Updated: Aug 8, 2019
Since 2014, the Tier 1 (#Investor) route has changed no less than three times (in small or large doses) with the latest changes on 29 March 2019.
Many have now considered the £2 million route to be an absolute pain (against the previous £1 million investment). However, is it truly a pain, or can it still be a positive #immigration route for High Net Worth individuals to consider?
At present, the Tier 1 Investor route requires the following essential criteria to qualify:
1. The individual (or jointly with their spouse) holds cash funds of no less than £2 million
2. The money must be held by the individual (or jointly with their spouse) for no less than two years
3. The funds must be freely transferable and disposable in the UK
4. The individual must have a bank account from a UK regulated financial institution for investing the £2 million in the UK
5. The individual must have gone through the FCA regulated institution's due diligence before the account was opened.
One would argue that there are not that many changes other than two very obvious differences.
The most obvious difference is the individual needing to confirm their source of funds for two years rather than previously, three months. To most, this is quite an administrative pain as they now need to show at least two years of their account activities rather than three months.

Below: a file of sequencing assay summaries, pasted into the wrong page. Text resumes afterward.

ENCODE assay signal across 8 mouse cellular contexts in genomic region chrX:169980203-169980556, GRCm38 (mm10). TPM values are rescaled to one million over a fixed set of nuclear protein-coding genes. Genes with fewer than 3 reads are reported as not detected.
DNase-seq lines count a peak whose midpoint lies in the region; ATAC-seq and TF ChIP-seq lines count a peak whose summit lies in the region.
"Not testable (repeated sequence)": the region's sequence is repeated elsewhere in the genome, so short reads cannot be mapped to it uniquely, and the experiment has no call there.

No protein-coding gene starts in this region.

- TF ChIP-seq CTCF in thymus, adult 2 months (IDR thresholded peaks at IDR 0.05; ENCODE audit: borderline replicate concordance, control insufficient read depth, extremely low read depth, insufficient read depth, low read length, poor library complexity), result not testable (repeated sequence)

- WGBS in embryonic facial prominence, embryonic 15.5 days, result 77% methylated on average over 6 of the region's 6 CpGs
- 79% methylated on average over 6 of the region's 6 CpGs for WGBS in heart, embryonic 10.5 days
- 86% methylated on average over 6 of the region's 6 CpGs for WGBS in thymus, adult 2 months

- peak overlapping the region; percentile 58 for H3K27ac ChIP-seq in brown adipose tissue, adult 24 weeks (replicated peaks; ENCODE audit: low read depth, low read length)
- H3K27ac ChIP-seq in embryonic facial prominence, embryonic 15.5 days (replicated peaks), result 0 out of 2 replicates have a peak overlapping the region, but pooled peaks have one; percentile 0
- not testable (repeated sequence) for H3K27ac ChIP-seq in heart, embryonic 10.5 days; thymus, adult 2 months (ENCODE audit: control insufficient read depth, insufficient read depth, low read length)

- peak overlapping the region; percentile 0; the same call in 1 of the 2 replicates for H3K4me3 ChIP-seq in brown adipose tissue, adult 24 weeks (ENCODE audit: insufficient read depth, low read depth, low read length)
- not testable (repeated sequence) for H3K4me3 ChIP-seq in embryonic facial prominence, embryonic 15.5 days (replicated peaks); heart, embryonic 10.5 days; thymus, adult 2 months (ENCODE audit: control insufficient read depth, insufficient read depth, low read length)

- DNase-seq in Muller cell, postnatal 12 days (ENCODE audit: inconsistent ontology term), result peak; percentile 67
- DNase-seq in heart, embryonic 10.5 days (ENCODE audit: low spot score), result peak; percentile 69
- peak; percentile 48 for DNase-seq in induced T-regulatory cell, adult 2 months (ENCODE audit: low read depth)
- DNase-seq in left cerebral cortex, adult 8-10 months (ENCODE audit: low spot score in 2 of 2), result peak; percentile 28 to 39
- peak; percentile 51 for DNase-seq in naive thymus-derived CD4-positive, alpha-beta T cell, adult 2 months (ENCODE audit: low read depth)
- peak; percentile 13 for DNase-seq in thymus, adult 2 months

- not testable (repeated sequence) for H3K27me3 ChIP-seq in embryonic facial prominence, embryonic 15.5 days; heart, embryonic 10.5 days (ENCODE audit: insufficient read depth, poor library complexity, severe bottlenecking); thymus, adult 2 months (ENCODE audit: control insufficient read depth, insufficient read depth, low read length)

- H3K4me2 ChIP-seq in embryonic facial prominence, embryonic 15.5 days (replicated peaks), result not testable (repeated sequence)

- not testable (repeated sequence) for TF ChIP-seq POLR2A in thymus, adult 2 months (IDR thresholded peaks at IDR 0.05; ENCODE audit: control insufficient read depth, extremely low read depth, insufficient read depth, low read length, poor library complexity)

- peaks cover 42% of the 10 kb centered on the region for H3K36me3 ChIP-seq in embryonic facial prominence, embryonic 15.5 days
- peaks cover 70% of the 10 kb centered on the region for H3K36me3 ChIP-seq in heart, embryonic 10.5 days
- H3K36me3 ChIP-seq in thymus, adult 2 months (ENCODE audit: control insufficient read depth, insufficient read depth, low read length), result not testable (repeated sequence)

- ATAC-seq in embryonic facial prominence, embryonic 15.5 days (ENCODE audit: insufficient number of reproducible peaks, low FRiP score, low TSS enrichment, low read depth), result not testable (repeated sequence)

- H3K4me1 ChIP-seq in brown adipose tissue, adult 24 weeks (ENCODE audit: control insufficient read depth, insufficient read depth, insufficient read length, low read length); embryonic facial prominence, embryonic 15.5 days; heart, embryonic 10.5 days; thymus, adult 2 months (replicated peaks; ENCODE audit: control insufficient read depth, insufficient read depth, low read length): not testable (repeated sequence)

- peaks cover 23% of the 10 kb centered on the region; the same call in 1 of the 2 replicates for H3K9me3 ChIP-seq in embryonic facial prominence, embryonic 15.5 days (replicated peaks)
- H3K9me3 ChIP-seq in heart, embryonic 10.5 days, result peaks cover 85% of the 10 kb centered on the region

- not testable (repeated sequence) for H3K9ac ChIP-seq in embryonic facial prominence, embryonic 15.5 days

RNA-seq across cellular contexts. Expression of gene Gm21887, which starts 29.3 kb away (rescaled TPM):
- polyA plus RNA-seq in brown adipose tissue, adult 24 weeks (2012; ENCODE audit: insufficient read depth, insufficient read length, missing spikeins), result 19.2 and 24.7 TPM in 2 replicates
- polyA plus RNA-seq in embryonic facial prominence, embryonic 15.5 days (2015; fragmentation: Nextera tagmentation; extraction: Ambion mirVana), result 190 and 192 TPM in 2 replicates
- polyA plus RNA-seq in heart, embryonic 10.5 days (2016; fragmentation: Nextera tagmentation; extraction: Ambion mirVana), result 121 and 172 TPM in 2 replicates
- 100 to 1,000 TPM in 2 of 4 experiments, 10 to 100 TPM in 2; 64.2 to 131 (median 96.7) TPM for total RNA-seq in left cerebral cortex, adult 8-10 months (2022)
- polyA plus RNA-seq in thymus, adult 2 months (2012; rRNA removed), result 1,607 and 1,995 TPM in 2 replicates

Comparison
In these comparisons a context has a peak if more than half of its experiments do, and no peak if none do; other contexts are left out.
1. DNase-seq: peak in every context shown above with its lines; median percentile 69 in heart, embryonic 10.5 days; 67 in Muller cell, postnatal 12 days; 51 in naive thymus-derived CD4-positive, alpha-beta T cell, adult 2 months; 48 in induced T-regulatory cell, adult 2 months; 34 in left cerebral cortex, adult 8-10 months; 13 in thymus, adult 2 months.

Furthermore, most individuals will not have cash sitting within their bank accounts for two years to show the Home Office (or #UKVI).
Fear not, even though most individuals do not hold their funds in their accounts for the necessary two years. The money must come from somewhere. As such, the Home Office allows individuals (not dissimilar from before) to evidence their source of funds by other means, such as:
• deeds of sale;
• evidence from a business;
• divorce settlement; or
• award or winning.
The Home Office also allows for funds that may not have been derived from the above, but specified evidence will need to be supplied.
In truth, the Home Office does not want to deter individuals from applying. They are only seeking to reduce the risk of questionable funds entering the UK, which purportedly was quite rife under the old rules.
The so-called additional paperwork is not much to gather in real terms.
Then there is the matter of how the person invests that troubles a lot of investor applicants. Gone are the days when the investment dumps the entire funds into Government bonds/gilts (which happened to be the most preferred route).
However, to most, this investment option (whilst other investment options were available) was the easiest for them to manage. In truth, most investors have voiced their unease by placing their most liquid asset into 'dead' funds for the five years.
As such, the Home Office has now cancelled the option to invest in bonds/gilts. Instead, individuals need to invest and maintain their investment in share capital or loan capital to UK registered and trading companies.
This surely must be a good chance for investors, rather than being sold or told that Government bonds were the easiest options. Investors are now suited to do what they generally do best with their money - invest (in its real terms).
Other than the above two real changes, a lot of the elements of the Tier 1 Investor route remains relatively the same.
As such, if an investor did consider Tier 1 (Investor) route to have been a good option, there is no reason why this route cannot continue to be.
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